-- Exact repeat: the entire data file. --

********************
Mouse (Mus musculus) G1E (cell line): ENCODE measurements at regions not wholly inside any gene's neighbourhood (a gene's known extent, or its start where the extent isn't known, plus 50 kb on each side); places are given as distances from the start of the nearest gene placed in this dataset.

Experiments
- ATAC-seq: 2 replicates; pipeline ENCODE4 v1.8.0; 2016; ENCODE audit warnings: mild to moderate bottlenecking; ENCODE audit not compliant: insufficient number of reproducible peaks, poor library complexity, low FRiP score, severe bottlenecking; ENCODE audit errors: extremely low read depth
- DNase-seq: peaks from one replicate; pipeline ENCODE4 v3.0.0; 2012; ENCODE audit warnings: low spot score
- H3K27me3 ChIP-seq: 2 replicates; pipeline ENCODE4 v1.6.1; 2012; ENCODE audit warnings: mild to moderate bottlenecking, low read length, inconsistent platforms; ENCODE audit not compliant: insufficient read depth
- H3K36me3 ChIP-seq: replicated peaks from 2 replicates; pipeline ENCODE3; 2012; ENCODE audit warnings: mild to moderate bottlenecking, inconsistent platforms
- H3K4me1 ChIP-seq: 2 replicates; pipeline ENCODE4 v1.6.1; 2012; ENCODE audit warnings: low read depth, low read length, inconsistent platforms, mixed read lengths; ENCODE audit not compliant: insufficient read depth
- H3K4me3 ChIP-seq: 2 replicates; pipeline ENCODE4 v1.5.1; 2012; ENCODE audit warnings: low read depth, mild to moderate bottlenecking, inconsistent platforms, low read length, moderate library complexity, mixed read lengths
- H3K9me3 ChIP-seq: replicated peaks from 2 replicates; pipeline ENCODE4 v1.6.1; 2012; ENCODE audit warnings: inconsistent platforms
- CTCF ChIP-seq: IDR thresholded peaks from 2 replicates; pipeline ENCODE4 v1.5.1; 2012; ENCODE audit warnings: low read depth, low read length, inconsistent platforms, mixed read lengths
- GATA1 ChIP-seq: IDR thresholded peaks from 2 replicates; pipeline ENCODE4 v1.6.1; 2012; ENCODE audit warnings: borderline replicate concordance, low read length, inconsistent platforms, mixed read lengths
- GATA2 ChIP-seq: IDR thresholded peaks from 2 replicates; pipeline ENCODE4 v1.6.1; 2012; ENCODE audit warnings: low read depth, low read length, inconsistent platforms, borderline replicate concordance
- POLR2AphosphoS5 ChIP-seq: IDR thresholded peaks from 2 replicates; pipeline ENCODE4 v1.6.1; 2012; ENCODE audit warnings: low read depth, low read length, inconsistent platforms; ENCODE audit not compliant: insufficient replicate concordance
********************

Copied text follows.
Mouse (Mus musculus) G1E (cell line): ENCODE measurements at regions not wholly inside any gene's neighbourhood (a gene's known extent, or its start where the extent isn't known, plus 50 kb on each side); places are given as distances from the start of the nearest gene placed in this dataset.

Experiments
- ATAC-seq: 2 replicates; pipeline ENCODE4 v1.8.0; 2016; ENCODE audit warnings: mild to moderate bottlenecking; ENCODE audit not compliant: insufficient number of reproducible peaks, poor library complexity, low FRiP score, severe bottlenecking; ENCODE audit errors: extremely low read depth
- DNase-seq: peaks from one replicate; pipeline ENCODE4 v3.0.0; 2012; ENCODE audit warnings: low spot score
- H3K27me3 ChIP-seq: 2 replicates; pipeline ENCODE4 v1.6.1; 2012; ENCODE audit warnings: mild to moderate bottlenecking, low read length, inconsistent platforms; ENCODE audit not compliant: insufficient read depth
- H3K36me3 ChIP-seq: replicated peaks from 2 replicates; pipeline ENCODE3; 2012; ENCODE audit warnings: mild to moderate bottlenecking, inconsistent platforms
- H3K4me1 ChIP-seq: 2 replicates; pipeline ENCODE4 v1.6.1; 2012; ENCODE audit warnings: low read depth, low read length, inconsistent platforms, mixed read lengths; ENCODE audit not compliant: insufficient read depth
- H3K4me3 ChIP-seq: 2 replicates; pipeline ENCODE4 v1.5.1; 2012; ENCODE audit warnings: low read depth, mild to moderate bottlenecking, inconsistent platforms, low read length, moderate library complexity, mixed read lengths
- H3K9me3 ChIP-seq: replicated peaks from 2 replicates; pipeline ENCODE4 v1.6.1; 2012; ENCODE audit warnings: inconsistent platforms
- CTCF ChIP-seq: IDR thresholded peaks from 2 replicates; pipeline ENCODE4 v1.5.1; 2012; ENCODE audit warnings: low read depth, low read length, inconsistent platforms, mixed read lengths
- GATA1 ChIP-seq: IDR thresholded peaks from 2 replicates; pipeline ENCODE4 v1.6.1; 2012; ENCODE audit warnings: borderline replicate concordance, low read length, inconsistent platforms, mixed read lengths
- GATA2 ChIP-seq: IDR thresholded peaks from 2 replicates; pipeline ENCODE4 v1.6.1; 2012; ENCODE audit warnings: low read depth, low read length, inconsistent platforms, borderline replicate concordance
- POLR2AphosphoS5 ChIP-seq: IDR thresholded peaks from 2 replicates; pipeline ENCODE4 v1.6.1; 2012; ENCODE audit warnings: low read depth, low read length, inconsistent platforms; ENCODE audit not compliant: insufficient replicate concordance